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Okanagan doctor attacked by patient ordered to pay Interior Health's legal fees after failed civil lawsuit

Doc to cough up legal fees

Instead of getting six-figure settlement, an Okanagan psychiatrist who was attacked by his patient has now been ordered to pay the legal fees of Interior Health.

Dr. Rajeev Sheoran filed a civil suit against the health authority seeking damages stemming from a violent December 2014 incident, during which he was assaulted by his patient, Summerland resident Gregory Nield.

Sheoran was performing a closed-door interview at Penticton Regional Hospital when Nield attacked without provocation. Sheoran was knocked unconscious, suffered a broken jaw, nose, teeth and damage to his eye, and a traumatic brain injury, and was left bleeding profusely.

Sheoran alleged Interior Health Authority was negligent by failing to providing a safe work environment, leading to the attack.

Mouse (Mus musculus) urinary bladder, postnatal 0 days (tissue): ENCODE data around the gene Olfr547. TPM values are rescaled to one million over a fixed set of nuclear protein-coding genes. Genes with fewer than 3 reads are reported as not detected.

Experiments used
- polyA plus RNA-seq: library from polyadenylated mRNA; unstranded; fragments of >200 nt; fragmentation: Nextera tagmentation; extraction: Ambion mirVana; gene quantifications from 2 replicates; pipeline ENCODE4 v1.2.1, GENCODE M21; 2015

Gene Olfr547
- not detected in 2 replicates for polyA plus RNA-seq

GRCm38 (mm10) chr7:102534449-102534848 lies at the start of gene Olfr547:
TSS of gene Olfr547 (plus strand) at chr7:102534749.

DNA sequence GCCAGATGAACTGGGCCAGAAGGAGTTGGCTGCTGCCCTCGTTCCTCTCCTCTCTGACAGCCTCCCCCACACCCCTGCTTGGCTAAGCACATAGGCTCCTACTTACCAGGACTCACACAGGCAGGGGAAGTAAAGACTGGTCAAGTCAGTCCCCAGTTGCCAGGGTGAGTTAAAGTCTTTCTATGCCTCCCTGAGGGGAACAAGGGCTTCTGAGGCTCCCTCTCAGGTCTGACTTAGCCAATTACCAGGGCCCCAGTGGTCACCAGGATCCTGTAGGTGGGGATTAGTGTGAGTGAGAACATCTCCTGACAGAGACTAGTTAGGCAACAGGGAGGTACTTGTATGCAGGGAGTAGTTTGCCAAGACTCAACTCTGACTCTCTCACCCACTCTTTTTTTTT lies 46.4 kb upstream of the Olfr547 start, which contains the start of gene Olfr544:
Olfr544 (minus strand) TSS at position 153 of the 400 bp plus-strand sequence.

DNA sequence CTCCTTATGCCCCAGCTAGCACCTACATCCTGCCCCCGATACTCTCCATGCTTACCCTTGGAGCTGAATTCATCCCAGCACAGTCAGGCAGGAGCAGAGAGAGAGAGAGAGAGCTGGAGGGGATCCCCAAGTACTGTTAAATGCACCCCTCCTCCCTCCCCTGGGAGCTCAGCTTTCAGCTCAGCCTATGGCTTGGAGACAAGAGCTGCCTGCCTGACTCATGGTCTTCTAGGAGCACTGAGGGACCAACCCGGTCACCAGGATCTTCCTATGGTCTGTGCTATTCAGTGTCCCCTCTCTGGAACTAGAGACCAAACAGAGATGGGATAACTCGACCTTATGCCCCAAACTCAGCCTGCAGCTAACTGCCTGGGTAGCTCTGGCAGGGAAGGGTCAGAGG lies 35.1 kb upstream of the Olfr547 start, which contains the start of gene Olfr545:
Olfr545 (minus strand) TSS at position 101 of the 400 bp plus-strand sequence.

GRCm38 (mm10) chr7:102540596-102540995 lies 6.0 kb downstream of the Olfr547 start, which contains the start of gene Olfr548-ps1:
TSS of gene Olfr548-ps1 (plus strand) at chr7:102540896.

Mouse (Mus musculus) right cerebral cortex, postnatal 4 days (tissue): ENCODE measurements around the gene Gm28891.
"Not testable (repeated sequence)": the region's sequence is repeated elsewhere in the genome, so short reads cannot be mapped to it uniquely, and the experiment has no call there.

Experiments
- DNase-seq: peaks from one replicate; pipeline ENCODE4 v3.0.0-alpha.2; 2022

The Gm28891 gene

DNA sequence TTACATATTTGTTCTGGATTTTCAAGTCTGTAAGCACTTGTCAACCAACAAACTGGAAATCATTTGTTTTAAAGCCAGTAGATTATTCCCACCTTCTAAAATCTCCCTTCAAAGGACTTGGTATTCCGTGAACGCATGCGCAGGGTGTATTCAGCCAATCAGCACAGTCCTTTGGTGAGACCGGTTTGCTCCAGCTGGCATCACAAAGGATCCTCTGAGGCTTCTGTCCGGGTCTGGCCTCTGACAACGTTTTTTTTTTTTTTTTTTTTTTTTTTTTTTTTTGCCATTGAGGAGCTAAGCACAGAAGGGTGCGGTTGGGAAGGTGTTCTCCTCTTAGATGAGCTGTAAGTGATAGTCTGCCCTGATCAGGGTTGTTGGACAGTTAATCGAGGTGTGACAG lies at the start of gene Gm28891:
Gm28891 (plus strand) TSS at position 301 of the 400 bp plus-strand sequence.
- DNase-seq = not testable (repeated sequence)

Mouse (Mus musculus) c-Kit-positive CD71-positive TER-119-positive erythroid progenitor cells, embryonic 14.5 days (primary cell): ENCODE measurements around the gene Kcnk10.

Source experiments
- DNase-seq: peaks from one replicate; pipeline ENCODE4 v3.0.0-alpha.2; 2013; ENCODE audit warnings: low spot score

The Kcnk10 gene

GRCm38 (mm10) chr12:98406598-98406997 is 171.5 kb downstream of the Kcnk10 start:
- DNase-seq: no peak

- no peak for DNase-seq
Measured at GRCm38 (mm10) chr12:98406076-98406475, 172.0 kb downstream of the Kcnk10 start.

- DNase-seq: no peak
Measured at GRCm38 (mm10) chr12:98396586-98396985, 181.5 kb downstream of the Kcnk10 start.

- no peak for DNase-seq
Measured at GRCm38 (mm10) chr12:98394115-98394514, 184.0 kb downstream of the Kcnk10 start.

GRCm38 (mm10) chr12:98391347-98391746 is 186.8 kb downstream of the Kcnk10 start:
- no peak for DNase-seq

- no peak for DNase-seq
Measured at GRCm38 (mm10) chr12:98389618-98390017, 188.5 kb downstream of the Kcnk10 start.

Prior to trial in September 2021, Sheoran was offered a settlement of $625,000, plus costs and disbursements, and additional terms.

Sheoran chose to proceed to trial. Damages he could have been entitled to for loss of past and future work opportunities and cost of future care could possibly have totalled in the multiple millions.

He lost.

A judgment from Justice Steven Wilson in March 2022 found there was not sufficient evidence that IHA was negligent. He wrote that Nield was well known to be a potentially dangerous client among all of the staff on the unit, and that Sheoran failed to prove that he had asked for and been denied a nurse in the room with Nield.

Now, in a follow-up judgment, Sheoran has been ordered to pay for IHA's legal fees throughout the lengthy 36-day trial.

IHA had petitioned the court for double its legal fees due to Sheoran having rejected their initial settlement offer, but Justice Wilson did not go that far.

"[Sheoran's] decision to proceed to trial rather than to accept the offer that represented a small fraction of his losses was not unreasonable. The plaintiff should not have to pay double costs solely because his claim was ultimately unsuccessful on the issue of liability," Wilson wrote.



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